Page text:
What influence did Greek philosophy have on the formation of orthodox Christian doctrine?
Particularly, what Christian doctrines or paradigms of understanding God and reality can be traced to have been influenced by Greek thought?
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There were a lot of things that Greeks taught and believed that resemble what mainstream Christianity has come to embrace. For example
The concept of a soul within us that cannot die first became a ‘Christian’ doctrine at the end of the second century AD. Hell had been taught in Greek philosophy long before the time of Jesus, with Plato (427-347 BC) as the important leader in this thinking. The teaching of an everlasting place of punishment for the wicked is the natural consequence of a belief in an immortal soul. By the year AD 187, it was understood that life, once we have it, is compulsory; there is no end to it, either now or in a world to come. We have no choice as to its continuance, even if we were to commit suicide to end it.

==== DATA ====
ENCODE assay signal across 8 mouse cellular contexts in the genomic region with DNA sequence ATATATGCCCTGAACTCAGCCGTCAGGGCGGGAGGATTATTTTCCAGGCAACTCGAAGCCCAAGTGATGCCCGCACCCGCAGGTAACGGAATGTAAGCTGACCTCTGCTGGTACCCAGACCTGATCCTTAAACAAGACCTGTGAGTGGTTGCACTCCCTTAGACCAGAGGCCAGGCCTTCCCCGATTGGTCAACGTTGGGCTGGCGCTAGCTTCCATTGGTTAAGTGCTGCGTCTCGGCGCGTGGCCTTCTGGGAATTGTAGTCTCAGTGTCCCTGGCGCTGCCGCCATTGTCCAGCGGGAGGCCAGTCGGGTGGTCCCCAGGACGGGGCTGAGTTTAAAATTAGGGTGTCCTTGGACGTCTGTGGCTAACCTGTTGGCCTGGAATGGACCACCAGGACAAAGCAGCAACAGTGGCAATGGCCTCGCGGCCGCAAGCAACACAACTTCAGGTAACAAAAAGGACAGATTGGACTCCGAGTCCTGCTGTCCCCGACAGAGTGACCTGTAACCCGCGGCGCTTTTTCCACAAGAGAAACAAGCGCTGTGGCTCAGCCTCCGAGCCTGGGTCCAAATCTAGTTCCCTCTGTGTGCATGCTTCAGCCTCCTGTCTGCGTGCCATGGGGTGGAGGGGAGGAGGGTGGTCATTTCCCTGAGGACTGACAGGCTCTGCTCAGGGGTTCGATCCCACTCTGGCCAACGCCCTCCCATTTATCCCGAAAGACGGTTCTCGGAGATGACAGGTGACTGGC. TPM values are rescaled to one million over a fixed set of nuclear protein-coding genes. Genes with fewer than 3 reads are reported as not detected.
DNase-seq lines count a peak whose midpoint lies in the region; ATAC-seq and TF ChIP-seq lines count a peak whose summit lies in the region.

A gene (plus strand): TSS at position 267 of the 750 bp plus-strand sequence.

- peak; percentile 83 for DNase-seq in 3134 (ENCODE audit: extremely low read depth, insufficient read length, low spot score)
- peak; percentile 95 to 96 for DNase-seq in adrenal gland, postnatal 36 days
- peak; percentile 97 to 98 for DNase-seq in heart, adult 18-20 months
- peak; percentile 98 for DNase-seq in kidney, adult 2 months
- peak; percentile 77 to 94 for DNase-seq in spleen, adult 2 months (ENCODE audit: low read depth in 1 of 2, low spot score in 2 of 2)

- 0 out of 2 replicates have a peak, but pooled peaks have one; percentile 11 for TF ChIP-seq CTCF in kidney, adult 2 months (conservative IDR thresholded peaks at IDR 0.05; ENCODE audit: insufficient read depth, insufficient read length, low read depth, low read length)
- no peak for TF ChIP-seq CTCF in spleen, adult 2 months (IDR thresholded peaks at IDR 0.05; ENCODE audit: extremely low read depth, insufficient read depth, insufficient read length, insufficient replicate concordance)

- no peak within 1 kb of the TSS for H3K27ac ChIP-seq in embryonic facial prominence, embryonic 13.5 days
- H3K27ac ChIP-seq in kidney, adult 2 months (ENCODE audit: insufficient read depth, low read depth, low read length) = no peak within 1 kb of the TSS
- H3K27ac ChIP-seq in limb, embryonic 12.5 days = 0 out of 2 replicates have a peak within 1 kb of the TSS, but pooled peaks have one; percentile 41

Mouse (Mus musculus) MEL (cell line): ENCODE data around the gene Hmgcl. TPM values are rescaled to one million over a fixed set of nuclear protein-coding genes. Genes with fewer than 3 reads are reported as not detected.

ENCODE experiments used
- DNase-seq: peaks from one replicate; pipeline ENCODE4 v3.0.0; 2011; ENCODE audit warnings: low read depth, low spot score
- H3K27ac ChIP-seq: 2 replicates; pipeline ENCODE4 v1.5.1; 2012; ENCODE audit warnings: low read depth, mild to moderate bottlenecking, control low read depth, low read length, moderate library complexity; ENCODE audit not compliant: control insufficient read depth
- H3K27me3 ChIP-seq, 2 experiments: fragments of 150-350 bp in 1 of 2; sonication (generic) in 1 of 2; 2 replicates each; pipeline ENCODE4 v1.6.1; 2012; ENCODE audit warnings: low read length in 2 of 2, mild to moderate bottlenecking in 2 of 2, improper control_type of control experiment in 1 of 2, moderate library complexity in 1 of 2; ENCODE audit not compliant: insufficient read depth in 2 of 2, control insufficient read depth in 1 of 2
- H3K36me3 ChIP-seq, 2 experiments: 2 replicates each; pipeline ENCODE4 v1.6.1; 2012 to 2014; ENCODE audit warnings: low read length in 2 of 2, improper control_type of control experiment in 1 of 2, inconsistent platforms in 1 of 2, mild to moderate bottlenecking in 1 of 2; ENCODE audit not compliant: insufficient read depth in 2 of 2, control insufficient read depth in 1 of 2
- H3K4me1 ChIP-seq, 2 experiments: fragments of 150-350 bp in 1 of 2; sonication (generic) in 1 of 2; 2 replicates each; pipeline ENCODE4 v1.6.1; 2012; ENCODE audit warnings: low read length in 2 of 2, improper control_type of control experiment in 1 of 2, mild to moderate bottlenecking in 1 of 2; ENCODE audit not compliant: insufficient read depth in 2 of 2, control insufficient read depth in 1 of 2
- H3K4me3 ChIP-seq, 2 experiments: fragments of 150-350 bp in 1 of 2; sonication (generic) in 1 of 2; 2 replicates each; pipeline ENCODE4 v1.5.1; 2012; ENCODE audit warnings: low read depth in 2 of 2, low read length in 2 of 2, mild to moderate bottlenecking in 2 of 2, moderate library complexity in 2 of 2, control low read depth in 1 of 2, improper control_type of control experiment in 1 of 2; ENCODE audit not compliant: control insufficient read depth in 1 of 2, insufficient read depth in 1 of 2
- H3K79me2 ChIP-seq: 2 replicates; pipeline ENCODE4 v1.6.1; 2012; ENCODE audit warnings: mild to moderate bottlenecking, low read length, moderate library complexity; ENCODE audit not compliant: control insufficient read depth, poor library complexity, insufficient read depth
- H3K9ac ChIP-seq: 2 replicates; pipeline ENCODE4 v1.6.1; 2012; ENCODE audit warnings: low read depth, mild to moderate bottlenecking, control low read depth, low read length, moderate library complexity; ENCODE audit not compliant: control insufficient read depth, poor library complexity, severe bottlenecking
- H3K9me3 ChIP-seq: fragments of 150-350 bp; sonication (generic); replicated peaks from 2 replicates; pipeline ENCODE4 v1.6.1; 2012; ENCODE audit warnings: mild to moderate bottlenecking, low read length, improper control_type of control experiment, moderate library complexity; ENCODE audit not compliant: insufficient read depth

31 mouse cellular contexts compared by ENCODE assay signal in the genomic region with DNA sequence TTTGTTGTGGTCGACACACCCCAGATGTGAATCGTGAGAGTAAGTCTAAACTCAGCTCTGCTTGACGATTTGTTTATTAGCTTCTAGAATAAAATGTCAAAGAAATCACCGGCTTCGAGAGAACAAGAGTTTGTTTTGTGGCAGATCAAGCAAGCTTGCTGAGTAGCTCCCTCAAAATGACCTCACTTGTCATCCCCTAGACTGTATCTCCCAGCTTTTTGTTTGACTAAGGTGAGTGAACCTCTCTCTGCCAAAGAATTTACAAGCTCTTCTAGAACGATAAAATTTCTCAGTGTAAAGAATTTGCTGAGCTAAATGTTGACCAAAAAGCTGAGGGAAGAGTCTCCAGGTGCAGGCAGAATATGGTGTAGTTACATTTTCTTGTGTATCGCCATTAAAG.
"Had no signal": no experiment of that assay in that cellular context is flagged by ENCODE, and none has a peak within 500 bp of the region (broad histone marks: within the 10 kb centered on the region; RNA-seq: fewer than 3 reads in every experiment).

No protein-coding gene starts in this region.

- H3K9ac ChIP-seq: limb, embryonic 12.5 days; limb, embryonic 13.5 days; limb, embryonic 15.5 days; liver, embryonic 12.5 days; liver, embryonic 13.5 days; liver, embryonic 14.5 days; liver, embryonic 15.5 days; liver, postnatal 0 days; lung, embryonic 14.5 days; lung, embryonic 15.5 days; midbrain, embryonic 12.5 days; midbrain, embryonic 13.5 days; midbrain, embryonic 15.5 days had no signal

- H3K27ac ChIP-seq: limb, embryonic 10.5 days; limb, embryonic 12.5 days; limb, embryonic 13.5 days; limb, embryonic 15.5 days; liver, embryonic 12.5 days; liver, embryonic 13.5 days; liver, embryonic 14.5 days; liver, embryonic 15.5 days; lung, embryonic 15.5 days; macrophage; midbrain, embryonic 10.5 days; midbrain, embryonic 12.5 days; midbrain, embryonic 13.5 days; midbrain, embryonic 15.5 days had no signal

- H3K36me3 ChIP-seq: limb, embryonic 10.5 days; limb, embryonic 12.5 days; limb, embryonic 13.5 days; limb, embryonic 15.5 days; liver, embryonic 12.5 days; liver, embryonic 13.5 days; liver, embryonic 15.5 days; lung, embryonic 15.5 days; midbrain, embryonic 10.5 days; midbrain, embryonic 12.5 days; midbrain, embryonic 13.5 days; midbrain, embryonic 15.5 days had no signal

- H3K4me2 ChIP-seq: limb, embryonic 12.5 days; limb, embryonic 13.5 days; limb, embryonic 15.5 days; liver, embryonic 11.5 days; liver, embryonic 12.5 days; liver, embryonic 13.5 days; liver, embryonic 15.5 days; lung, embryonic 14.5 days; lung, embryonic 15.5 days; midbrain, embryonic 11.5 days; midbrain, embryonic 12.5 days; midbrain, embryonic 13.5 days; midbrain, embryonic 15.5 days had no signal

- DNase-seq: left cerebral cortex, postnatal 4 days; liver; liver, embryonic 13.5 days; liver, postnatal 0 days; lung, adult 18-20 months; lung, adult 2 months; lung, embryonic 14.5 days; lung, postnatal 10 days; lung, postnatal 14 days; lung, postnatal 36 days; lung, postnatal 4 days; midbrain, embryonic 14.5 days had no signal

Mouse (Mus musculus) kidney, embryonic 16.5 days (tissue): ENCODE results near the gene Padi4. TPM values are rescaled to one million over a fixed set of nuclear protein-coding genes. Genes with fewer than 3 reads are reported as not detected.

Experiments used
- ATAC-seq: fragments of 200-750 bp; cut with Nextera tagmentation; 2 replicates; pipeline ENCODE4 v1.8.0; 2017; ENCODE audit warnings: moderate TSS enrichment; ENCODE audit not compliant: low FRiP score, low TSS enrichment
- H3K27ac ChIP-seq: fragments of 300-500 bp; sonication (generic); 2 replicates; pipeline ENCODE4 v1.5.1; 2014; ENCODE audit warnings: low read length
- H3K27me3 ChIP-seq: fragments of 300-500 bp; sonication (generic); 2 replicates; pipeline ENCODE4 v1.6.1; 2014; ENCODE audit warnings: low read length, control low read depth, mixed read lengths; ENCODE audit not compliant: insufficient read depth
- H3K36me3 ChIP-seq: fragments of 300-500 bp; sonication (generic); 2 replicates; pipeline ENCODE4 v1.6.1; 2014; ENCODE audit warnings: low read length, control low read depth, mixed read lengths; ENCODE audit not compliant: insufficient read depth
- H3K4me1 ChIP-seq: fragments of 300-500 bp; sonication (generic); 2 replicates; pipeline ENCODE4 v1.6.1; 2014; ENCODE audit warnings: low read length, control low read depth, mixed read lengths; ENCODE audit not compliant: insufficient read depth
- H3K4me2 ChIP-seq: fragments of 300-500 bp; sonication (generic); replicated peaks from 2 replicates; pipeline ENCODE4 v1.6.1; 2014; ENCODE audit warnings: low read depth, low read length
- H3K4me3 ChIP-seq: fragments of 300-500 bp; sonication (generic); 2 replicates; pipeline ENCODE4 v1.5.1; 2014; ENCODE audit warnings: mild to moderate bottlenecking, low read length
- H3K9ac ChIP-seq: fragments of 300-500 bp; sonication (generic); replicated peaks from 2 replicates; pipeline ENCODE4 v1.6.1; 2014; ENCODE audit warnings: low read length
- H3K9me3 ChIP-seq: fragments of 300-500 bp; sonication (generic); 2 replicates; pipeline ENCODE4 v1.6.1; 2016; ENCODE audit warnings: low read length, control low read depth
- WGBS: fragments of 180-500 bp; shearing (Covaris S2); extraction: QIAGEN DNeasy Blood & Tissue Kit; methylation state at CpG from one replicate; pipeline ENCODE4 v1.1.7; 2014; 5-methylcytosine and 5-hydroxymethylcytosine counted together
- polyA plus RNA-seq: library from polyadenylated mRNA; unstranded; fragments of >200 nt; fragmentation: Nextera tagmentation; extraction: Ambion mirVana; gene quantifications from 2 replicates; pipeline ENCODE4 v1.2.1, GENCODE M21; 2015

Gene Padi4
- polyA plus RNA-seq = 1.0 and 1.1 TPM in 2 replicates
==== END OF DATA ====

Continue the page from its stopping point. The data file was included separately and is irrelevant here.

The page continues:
More detail given at Truth According to Scripture
The early church fathers though maybe influenced were very much sympathetic to many stoic philosphers ideas of morality being an abstract thing not to do with the gods. As a concept of morality being written on the heart, the early church fathers knew the motivation for the ideas of logos was because the roman and greek pantheon of gods did many immoral things so the romans had to get their heads around a deity that did good and was the source of good.
In 2018 I wrote an article titled "Ousía and hypostasis from the philosophers to the councils" which probably answers most of this question, so I will just link to it. It is also in PDF format in academia.edu.